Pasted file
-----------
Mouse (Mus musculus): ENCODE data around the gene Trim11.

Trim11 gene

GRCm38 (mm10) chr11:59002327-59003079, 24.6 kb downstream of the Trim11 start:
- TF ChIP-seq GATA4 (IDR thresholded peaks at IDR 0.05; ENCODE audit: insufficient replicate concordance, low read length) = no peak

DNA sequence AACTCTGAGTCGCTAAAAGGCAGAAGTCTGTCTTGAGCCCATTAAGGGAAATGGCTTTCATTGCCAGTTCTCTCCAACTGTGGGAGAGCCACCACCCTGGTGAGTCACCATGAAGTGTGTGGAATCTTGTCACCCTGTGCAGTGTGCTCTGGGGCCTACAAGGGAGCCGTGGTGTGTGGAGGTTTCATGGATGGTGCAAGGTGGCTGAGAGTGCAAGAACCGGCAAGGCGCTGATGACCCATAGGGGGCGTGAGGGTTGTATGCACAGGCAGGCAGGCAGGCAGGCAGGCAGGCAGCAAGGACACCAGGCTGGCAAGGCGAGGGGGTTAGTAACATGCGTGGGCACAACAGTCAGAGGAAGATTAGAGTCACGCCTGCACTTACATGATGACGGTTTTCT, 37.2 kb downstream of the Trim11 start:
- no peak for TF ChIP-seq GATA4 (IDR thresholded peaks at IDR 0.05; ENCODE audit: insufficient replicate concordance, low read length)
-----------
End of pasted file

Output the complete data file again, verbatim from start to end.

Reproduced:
Mouse (Mus musculus): ENCODE data around the gene Trim11.

Trim11 gene

GRCm38 (mm10) chr11:59002327-59003079, 24.6 kb downstream of the Trim11 start:
- TF ChIP-seq GATA4 (IDR thresholded peaks at IDR 0.05; ENCODE audit: insufficient replicate concordance, low read length) = no peak

DNA sequence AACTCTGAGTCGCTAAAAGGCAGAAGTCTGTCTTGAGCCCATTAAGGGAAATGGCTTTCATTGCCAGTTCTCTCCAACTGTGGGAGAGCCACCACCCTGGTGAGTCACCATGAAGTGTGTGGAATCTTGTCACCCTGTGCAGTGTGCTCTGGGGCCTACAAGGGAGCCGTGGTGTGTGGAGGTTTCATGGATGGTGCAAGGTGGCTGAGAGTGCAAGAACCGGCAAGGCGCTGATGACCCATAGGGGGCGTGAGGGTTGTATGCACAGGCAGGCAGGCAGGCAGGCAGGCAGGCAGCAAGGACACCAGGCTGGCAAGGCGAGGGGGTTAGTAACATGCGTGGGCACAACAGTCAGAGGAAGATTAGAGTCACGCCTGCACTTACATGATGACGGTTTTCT, 37.2 kb downstream of the Trim11 start:
- no peak for TF ChIP-seq GATA4 (IDR thresholded peaks at IDR 0.05; ENCODE audit: insufficient replicate concordance, low read length)